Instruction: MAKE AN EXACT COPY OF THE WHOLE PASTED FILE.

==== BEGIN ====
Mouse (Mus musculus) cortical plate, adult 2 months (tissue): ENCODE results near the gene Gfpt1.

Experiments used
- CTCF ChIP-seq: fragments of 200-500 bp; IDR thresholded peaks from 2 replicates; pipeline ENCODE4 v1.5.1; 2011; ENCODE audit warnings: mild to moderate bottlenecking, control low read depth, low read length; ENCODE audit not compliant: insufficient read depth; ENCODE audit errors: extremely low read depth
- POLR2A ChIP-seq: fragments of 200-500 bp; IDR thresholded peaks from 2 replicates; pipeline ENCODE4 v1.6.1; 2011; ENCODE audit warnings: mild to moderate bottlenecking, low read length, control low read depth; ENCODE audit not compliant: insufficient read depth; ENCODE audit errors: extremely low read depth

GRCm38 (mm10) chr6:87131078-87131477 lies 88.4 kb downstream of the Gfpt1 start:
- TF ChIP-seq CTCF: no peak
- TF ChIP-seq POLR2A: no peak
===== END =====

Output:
Mouse (Mus musculus) cortical plate, adult 2 months (tissue): ENCODE results near the gene Gfpt1.

Experiments used
- CTCF ChIP-seq: fragments of 200-500 bp; IDR thresholded peaks from 2 replicates; pipeline ENCODE4 v1.5.1; 2011; ENCODE audit warnings: mild to moderate bottlenecking, control low read depth, low read length; ENCODE audit not compliant: insufficient read depth; ENCODE audit errors: extremely low read depth
- POLR2A ChIP-seq: fragments of 200-500 bp; IDR thresholded peaks from 2 replicates; pipeline ENCODE4 v1.6.1; 2011; ENCODE audit warnings: mild to moderate bottlenecking, low read length, control low read depth; ENCODE audit not compliant: insufficient read depth; ENCODE audit errors: extremely low read depth

GRCm38 (mm10) chr6:87131078-87131477 lies 88.4 kb downstream of the Gfpt1 start:
- TF ChIP-seq CTCF: no peak
- TF ChIP-seq POLR2A: no peak